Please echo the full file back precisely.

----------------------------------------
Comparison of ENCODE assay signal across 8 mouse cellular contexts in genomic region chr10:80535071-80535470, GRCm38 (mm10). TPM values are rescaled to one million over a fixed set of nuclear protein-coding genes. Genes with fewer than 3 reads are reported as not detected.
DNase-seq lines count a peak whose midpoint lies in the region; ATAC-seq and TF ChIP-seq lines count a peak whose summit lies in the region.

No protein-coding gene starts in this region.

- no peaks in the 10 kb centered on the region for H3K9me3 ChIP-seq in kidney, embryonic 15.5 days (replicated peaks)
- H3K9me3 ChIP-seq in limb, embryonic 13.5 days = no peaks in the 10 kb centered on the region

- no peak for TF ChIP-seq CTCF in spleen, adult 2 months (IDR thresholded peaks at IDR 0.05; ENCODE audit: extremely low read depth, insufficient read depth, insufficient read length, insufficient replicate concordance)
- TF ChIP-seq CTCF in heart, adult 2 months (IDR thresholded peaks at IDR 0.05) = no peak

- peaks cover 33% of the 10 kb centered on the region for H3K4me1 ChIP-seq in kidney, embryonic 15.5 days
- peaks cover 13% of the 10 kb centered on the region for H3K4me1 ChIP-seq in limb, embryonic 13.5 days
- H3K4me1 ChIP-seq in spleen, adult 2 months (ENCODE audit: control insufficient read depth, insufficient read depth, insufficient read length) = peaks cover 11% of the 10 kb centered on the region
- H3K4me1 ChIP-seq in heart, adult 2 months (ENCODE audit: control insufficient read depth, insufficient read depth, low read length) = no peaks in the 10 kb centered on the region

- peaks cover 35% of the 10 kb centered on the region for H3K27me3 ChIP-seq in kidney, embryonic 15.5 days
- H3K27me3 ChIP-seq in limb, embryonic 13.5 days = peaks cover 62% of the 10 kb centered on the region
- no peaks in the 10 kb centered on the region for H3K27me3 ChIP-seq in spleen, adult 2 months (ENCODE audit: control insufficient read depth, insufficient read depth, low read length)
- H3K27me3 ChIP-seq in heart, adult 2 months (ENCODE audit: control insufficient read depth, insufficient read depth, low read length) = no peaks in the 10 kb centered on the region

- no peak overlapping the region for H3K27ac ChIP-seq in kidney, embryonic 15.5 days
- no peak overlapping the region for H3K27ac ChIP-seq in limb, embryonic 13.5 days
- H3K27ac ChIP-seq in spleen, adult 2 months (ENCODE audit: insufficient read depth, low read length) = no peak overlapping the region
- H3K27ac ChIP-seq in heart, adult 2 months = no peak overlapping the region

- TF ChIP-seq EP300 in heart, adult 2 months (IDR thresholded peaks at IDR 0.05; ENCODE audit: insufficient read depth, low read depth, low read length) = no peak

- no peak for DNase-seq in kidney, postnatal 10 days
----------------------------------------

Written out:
Comparison of ENCODE assay signal across 8 mouse cellular contexts in genomic region chr10:80535071-80535470, GRCm38 (mm10). TPM values are rescaled to one million over a fixed set of nuclear protein-coding genes. Genes with fewer than 3 reads are reported as not detected.
DNase-seq lines count a peak whose midpoint lies in the region; ATAC-seq and TF ChIP-seq lines count a peak whose summit lies in the region.

No protein-coding gene starts in this region.

- no peaks in the 10 kb centered on the region for H3K9me3 ChIP-seq in kidney, embryonic 15.5 days (replicated peaks)
- H3K9me3 ChIP-seq in limb, embryonic 13.5 days = no peaks in the 10 kb centered on the region

- no peak for TF ChIP-seq CTCF in spleen, adult 2 months (IDR thresholded peaks at IDR 0.05; ENCODE audit: extremely low read depth, insufficient read depth, insufficient read length, insufficient replicate concordance)
- TF ChIP-seq CTCF in heart, adult 2 months (IDR thresholded peaks at IDR 0.05) = no peak

- peaks cover 33% of the 10 kb centered on the region for H3K4me1 ChIP-seq in kidney, embryonic 15.5 days
- peaks cover 13% of the 10 kb centered on the region for H3K4me1 ChIP-seq in limb, embryonic 13.5 days
- H3K4me1 ChIP-seq in spleen, adult 2 months (ENCODE audit: control insufficient read depth, insufficient read depth, insufficient read length) = peaks cover 11% of the 10 kb centered on the region
- H3K4me1 ChIP-seq in heart, adult 2 months (ENCODE audit: control insufficient read depth, insufficient read depth, low read length) = no peaks in the 10 kb centered on the region

- peaks cover 35% of the 10 kb centered on the region for H3K27me3 ChIP-seq in kidney, embryonic 15.5 days
- H3K27me3 ChIP-seq in limb, embryonic 13.5 days = peaks cover 62% of the 10 kb centered on the region
- no peaks in the 10 kb centered on the region for H3K27me3 ChIP-seq in spleen, adult 2 months (ENCODE audit: control insufficient read depth, insufficient read depth, low read length)
- H3K27me3 ChIP-seq in heart, adult 2 months (ENCODE audit: control insufficient read depth, insufficient read depth, low read length) = no peaks in the 10 kb centered on the region

- no peak overlapping the region for H3K27ac ChIP-seq in kidney, embryonic 15.5 days
- no peak overlapping the region for H3K27ac ChIP-seq in limb, embryonic 13.5 days
- H3K27ac ChIP-seq in spleen, adult 2 months (ENCODE audit: insufficient read depth, low read length) = no peak overlapping the region
- H3K27ac ChIP-seq in heart, adult 2 months = no peak overlapping the region

- TF ChIP-seq EP300 in heart, adult 2 months (IDR thresholded peaks at IDR 0.05; ENCODE audit: insufficient read depth, low read depth, low read length) = no peak

- no peak for DNase-seq in kidney, postnatal 10 days